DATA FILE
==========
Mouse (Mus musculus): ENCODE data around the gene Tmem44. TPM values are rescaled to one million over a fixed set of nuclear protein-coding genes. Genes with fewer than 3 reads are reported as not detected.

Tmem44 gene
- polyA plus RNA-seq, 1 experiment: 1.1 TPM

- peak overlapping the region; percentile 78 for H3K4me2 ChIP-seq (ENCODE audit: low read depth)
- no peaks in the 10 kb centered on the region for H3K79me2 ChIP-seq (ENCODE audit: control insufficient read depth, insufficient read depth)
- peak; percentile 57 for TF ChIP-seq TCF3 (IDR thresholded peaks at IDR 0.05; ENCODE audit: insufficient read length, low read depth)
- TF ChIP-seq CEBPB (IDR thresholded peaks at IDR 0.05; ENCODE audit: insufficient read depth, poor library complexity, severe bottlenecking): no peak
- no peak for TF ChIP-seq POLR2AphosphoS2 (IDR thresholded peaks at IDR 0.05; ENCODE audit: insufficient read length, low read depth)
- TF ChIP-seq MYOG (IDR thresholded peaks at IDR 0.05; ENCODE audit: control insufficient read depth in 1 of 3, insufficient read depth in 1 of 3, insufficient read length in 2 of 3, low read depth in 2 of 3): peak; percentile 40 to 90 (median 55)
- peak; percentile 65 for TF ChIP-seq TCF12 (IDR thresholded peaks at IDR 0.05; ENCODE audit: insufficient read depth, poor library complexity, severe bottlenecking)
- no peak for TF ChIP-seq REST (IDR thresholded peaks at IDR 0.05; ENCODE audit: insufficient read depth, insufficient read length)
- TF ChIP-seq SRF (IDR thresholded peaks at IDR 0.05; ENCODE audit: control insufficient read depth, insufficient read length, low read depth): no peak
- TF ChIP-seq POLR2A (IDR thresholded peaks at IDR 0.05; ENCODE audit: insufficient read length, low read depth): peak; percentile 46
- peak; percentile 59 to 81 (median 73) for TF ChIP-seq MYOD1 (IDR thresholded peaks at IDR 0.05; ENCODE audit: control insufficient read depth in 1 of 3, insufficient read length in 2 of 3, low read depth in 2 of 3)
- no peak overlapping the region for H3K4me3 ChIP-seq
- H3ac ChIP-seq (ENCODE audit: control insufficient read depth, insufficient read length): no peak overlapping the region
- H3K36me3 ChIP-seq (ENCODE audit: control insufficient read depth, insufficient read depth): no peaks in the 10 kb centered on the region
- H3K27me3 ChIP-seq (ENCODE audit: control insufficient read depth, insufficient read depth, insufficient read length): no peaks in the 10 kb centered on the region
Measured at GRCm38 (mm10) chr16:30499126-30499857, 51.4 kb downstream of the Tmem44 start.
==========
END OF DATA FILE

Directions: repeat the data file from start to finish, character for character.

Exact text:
Mouse (Mus musculus): ENCODE data around the gene Tmem44. TPM values are rescaled to one million over a fixed set of nuclear protein-coding genes. Genes with fewer than 3 reads are reported as not detected.

Tmem44 gene
- polyA plus RNA-seq, 1 experiment: 1.1 TPM

- peak overlapping the region; percentile 78 for H3K4me2 ChIP-seq (ENCODE audit: low read depth)
- no peaks in the 10 kb centered on the region for H3K79me2 ChIP-seq (ENCODE audit: control insufficient read depth, insufficient read depth)
- peak; percentile 57 for TF ChIP-seq TCF3 (IDR thresholded peaks at IDR 0.05; ENCODE audit: insufficient read length, low read depth)
- TF ChIP-seq CEBPB (IDR thresholded peaks at IDR 0.05; ENCODE audit: insufficient read depth, poor library complexity, severe bottlenecking): no peak
- no peak for TF ChIP-seq POLR2AphosphoS2 (IDR thresholded peaks at IDR 0.05; ENCODE audit: insufficient read length, low read depth)
- TF ChIP-seq MYOG (IDR thresholded peaks at IDR 0.05; ENCODE audit: control insufficient read depth in 1 of 3, insufficient read depth in 1 of 3, insufficient read length in 2 of 3, low read depth in 2 of 3): peak; percentile 40 to 90 (median 55)
- peak; percentile 65 for TF ChIP-seq TCF12 (IDR thresholded peaks at IDR 0.05; ENCODE audit: insufficient read depth, poor library complexity, severe bottlenecking)
- no peak for TF ChIP-seq REST (IDR thresholded peaks at IDR 0.05; ENCODE audit: insufficient read depth, insufficient read length)
- TF ChIP-seq SRF (IDR thresholded peaks at IDR 0.05; ENCODE audit: control insufficient read depth, insufficient read length, low read depth): no peak
- TF ChIP-seq POLR2A (IDR thresholded peaks at IDR 0.05; ENCODE audit: insufficient read length, low read depth): peak; percentile 46
- peak; percentile 59 to 81 (median 73) for TF ChIP-seq MYOD1 (IDR thresholded peaks at IDR 0.05; ENCODE audit: control insufficient read depth in 1 of 3, insufficient read length in 2 of 3, low read depth in 2 of 3)
- no peak overlapping the region for H3K4me3 ChIP-seq
- H3ac ChIP-seq (ENCODE audit: control insufficient read depth, insufficient read length): no peak overlapping the region
- H3K36me3 ChIP-seq (ENCODE audit: control insufficient read depth, insufficient read depth): no peaks in the 10 kb centered on the region
- H3K27me3 ChIP-seq (ENCODE audit: control insufficient read depth, insufficient read depth, insufficient read length): no peaks in the 10 kb centered on the region
Measured at GRCm38 (mm10) chr16:30499126-30499857, 51.4 kb downstream of the Tmem44 start.